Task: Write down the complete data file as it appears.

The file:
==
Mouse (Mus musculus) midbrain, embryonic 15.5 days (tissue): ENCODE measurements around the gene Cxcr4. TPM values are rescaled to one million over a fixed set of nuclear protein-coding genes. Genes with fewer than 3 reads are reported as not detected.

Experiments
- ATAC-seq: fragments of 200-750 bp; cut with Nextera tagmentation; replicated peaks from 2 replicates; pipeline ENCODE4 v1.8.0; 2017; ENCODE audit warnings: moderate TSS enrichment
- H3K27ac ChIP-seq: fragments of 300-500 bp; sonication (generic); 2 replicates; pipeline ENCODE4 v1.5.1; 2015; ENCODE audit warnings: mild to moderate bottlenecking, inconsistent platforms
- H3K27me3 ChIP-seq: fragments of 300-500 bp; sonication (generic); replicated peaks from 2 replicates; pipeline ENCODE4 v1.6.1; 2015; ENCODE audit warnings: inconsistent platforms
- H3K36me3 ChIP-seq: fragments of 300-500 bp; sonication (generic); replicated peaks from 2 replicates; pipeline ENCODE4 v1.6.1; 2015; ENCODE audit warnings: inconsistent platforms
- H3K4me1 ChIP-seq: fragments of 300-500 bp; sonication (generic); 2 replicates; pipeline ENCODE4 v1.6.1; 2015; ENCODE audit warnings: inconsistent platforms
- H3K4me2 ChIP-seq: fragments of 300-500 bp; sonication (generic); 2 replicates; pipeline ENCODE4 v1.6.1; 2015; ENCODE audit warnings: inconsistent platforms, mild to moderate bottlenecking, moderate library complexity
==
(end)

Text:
Mouse (Mus musculus) midbrain, embryonic 15.5 days (tissue): ENCODE measurements around the gene Cxcr4. TPM values are rescaled to one million over a fixed set of nuclear protein-coding genes. Genes with fewer than 3 reads are reported as not detected.

Experiments
- ATAC-seq: fragments of 200-750 bp; cut with Nextera tagmentation; replicated peaks from 2 replicates; pipeline ENCODE4 v1.8.0; 2017; ENCODE audit warnings: moderate TSS enrichment
- H3K27ac ChIP-seq: fragments of 300-500 bp; sonication (generic); 2 replicates; pipeline ENCODE4 v1.5.1; 2015; ENCODE audit warnings: mild to moderate bottlenecking, inconsistent platforms
- H3K27me3 ChIP-seq: fragments of 300-500 bp; sonication (generic); replicated peaks from 2 replicates; pipeline ENCODE4 v1.6.1; 2015; ENCODE audit warnings: inconsistent platforms
- H3K36me3 ChIP-seq: fragments of 300-500 bp; sonication (generic); replicated peaks from 2 replicates; pipeline ENCODE4 v1.6.1; 2015; ENCODE audit warnings: inconsistent platforms
- H3K4me1 ChIP-seq: fragments of 300-500 bp; sonication (generic); 2 replicates; pipeline ENCODE4 v1.6.1; 2015; ENCODE audit warnings: inconsistent platforms
- H3K4me2 ChIP-seq: fragments of 300-500 bp; sonication (generic); 2 replicates; pipeline ENCODE4 v1.6.1; 2015; ENCODE audit warnings: inconsistent platforms, mild to moderate bottlenecking, moderate library complexity